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Defrosting Java GUI's

Posted by editor on October 30, 2003 at 6:29 AM PST

I presented a session at the O'Reilly Mac OS X conference with the cheerful and innocuous title Why Mac Users Hate Java.

Seriously, it's not as bad as it sounds. Read the slides when they go up. What my research (I have a folder with 300+ web site postings and mailing list entries) showed that developers are very happy to be able to develop Java applications on PowerBooks and iBooks, even if they're deploying to another OS, a typical scenario for enterprise developers who deploy to Linux or Solaris. The second part of the session went into why end-users are dissatisfied with Java applications and yet why complaints of "slow, ugly, and irrelevant" could be trumped by applications that better exploited the potential of "write once run anywhere".

In the discussion afterwards, many of the questions focused on GUI builders -- a typical concern of developers, even though one of my rants was that Java developers have spent too much time on tools for other developers as it is. Specificially, they wanted to do something like Mac OS X's "Interface Builder" in Java.

The idea here is that instead of a GUI builder that spits out code, you'd have a GUI builder creating what Mac developers call "freeze dried" widgets. They're not code; they're properties like size, location, appearance, etc. At runtime, the objects are reconstituted and wired up to code. Obviously, in the Java world, this is a job for serialization, right? Instead of dumping hundreds of lines of GridBagLayout to a file with big nasty "do not edit anything below this line" comments, we'd have serialized objects that could simply be deserialized, then we'd make a method call to attach them to the rest of the application (the value of model-view-controller should be quite obvious in this scenario, where the "view" isn't even code anymore, forcing you to migrate your logic elsewhere).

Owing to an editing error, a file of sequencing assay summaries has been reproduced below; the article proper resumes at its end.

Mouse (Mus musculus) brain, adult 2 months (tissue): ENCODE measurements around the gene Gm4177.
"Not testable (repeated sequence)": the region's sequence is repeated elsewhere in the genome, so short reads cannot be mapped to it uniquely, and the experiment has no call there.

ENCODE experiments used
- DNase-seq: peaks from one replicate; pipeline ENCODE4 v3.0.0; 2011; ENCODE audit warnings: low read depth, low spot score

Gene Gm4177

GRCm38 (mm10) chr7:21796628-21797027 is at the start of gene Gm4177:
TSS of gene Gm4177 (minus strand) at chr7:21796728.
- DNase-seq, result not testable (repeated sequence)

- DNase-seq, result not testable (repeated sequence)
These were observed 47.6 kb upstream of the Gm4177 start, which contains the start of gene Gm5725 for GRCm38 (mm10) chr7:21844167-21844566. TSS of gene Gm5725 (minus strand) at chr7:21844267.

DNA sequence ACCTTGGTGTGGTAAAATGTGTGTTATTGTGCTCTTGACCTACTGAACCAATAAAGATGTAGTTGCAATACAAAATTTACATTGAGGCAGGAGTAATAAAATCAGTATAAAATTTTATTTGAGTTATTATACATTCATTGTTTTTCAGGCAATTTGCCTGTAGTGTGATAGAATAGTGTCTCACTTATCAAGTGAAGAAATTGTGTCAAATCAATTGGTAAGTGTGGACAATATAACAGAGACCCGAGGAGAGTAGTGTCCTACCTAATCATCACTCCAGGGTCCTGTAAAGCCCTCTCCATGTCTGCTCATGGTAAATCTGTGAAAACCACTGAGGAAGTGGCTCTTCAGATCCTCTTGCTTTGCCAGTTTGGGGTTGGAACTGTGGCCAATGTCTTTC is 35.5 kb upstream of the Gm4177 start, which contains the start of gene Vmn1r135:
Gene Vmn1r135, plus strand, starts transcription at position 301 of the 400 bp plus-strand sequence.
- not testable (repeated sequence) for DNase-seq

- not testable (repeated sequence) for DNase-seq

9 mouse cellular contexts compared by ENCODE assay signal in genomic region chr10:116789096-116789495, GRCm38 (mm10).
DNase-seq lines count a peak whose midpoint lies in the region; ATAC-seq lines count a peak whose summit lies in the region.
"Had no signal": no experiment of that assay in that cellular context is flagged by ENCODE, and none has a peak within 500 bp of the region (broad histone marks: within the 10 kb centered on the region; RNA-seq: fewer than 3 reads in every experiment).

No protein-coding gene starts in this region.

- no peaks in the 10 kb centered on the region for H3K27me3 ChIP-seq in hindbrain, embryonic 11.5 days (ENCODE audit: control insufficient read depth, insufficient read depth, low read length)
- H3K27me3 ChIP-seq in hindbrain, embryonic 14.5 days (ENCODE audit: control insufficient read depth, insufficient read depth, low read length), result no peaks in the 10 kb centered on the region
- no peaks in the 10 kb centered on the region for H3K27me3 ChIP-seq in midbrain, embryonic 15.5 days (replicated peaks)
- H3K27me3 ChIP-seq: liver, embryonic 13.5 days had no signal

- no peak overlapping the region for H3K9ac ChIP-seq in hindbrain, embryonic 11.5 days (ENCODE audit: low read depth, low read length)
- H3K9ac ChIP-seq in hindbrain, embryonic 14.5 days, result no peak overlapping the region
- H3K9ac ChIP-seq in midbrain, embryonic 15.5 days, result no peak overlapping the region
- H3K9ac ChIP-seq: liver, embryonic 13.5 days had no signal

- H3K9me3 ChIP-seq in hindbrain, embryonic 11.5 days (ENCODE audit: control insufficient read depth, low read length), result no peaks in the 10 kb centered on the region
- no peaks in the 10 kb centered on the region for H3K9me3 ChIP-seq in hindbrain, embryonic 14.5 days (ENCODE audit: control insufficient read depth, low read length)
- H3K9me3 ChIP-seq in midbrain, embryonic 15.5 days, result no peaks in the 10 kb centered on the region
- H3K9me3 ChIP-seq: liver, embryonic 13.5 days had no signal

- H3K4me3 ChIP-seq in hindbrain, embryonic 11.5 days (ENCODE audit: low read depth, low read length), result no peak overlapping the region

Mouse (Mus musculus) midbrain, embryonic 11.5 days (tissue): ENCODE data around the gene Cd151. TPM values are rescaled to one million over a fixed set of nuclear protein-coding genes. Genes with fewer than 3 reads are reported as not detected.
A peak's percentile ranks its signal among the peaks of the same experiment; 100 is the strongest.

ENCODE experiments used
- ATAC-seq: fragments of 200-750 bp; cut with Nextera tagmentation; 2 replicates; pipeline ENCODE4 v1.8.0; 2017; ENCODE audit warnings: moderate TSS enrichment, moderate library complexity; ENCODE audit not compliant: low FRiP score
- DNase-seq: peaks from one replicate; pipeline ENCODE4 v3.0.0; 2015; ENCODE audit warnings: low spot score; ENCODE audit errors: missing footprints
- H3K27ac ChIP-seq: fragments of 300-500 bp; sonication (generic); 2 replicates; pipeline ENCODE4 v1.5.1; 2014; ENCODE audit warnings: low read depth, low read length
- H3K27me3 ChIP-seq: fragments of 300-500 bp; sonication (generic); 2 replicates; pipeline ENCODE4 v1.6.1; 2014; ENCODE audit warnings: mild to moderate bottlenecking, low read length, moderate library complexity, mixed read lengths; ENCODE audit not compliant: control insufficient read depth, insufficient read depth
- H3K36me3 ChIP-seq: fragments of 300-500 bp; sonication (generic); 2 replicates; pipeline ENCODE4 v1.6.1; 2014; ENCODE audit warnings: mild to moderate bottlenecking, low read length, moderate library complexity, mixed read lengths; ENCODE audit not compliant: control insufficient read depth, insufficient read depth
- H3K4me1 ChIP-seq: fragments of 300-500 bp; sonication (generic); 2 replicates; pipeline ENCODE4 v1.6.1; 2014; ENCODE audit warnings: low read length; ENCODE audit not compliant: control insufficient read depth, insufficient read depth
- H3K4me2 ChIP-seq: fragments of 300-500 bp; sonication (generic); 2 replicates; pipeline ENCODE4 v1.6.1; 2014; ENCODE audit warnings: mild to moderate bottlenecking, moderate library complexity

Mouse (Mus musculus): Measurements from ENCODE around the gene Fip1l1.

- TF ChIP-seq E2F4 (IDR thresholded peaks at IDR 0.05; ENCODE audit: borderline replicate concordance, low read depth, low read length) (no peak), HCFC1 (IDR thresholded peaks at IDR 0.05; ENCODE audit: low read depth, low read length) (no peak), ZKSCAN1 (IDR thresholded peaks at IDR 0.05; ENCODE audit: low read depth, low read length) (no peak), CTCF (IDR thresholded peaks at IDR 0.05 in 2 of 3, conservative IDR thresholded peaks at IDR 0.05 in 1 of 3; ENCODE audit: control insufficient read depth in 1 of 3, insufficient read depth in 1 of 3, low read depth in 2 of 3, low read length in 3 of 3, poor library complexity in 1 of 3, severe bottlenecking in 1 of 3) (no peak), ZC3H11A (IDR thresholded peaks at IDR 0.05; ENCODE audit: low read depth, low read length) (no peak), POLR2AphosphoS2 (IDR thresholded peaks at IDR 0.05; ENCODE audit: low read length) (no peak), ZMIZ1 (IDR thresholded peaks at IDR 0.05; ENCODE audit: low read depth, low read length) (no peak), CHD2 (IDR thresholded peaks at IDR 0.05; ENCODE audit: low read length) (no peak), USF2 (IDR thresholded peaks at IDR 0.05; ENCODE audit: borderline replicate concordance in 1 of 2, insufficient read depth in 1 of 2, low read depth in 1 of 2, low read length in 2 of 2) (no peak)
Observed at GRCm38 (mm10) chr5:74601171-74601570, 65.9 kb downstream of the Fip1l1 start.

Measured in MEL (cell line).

If this is such an obviously nice way to do things, why hasn't it been done yet? Well, the straightforward serialization approach is kind of nuked by the warning that appears on every Swing widget's javadoc:

Warning: Serialized objects of this class will not be compatible with future Swing releases. The current serialization support is appropriate for short term storage or RMI between applications running the same version of Swing. A future release of Swing will provide support for long term persistence.

Well, OK, fine. All Swing widgets are JavaBeans, right? In 1.4, we can serialize with java.beans.XMLEncoder instead.

So if this is such a good idea why isn't it happening? I don't know. When asked, I speculated that the Mac's Interface Builder has the luxury of absolute positioning - the sizes of buttons, fonts, etc., on the Mac can be expected to be fairly static. This clearly isn't true in Java, since we hop platforms. A Mac button is a different size than a Windows button. Heck, I can have different widget sizing on the same platform by hopping around the available look-and-feels - can anything intended for the Motif L&F look right in another L&F? That's why we use LayoutManagers, to express the relationship between widgets - that they're arranged in a certain spatial order or that some get extra space and others don't. Can a GUI present a LayoutManager effectively? I think so - I remember Visaj making even GridBagLayout feasible in a GUI tool.

Maybe the blocker is that even when unfrozen and laid out, the different sizes of widgets still afford a surprise factor, but this should be true of code-based layout too. Nothing is a good substitute for actually testing on the major platforms.

So, I don't really have a good answer. It seems like this would be a nice way to develop and deploy apps, and a lot of people have talked about it for a long time. But it still hasn't happened. What's the blocker?

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